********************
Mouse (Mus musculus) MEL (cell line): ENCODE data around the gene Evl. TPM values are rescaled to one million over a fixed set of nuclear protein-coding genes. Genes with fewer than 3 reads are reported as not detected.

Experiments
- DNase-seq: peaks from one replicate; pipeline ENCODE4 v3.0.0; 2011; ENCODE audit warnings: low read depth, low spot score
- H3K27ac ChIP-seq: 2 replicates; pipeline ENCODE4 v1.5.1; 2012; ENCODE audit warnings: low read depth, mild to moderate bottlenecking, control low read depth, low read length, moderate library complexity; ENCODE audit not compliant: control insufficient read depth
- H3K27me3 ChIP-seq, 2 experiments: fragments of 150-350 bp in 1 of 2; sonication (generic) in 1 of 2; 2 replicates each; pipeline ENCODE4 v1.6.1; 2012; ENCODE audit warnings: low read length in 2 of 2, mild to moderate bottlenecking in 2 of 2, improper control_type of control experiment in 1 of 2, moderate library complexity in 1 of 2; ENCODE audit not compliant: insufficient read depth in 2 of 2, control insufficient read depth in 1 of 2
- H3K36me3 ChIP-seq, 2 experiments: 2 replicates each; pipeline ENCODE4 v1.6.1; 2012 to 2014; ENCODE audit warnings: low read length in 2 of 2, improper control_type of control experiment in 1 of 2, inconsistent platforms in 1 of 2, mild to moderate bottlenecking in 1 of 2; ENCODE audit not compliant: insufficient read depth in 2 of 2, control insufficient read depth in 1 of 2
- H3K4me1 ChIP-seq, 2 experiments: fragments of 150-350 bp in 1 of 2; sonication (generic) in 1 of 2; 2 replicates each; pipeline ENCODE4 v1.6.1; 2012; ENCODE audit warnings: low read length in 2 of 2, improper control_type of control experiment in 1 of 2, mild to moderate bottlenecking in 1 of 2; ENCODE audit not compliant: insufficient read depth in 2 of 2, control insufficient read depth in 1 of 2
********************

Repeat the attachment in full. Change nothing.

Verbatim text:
Mouse (Mus musculus) MEL (cell line): ENCODE data around the gene Evl. TPM values are rescaled to one million over a fixed set of nuclear protein-coding genes. Genes with fewer than 3 reads are reported as not detected.

Experiments
- DNase-seq: peaks from one replicate; pipeline ENCODE4 v3.0.0; 2011; ENCODE audit warnings: low read depth, low spot score
- H3K27ac ChIP-seq: 2 replicates; pipeline ENCODE4 v1.5.1; 2012; ENCODE audit warnings: low read depth, mild to moderate bottlenecking, control low read depth, low read length, moderate library complexity; ENCODE audit not compliant: control insufficient read depth
- H3K27me3 ChIP-seq, 2 experiments: fragments of 150-350 bp in 1 of 2; sonication (generic) in 1 of 2; 2 replicates each; pipeline ENCODE4 v1.6.1; 2012; ENCODE audit warnings: low read length in 2 of 2, mild to moderate bottlenecking in 2 of 2, improper control_type of control experiment in 1 of 2, moderate library complexity in 1 of 2; ENCODE audit not compliant: insufficient read depth in 2 of 2, control insufficient read depth in 1 of 2
- H3K36me3 ChIP-seq, 2 experiments: 2 replicates each; pipeline ENCODE4 v1.6.1; 2012 to 2014; ENCODE audit warnings: low read length in 2 of 2, improper control_type of control experiment in 1 of 2, inconsistent platforms in 1 of 2, mild to moderate bottlenecking in 1 of 2; ENCODE audit not compliant: insufficient read depth in 2 of 2, control insufficient read depth in 1 of 2
- H3K4me1 ChIP-seq, 2 experiments: fragments of 150-350 bp in 1 of 2; sonication (generic) in 1 of 2; 2 replicates each; pipeline ENCODE4 v1.6.1; 2012; ENCODE audit warnings: low read length in 2 of 2, improper control_type of control experiment in 1 of 2, mild to moderate bottlenecking in 1 of 2; ENCODE audit not compliant: insufficient read depth in 2 of 2, control insufficient read depth in 1 of 2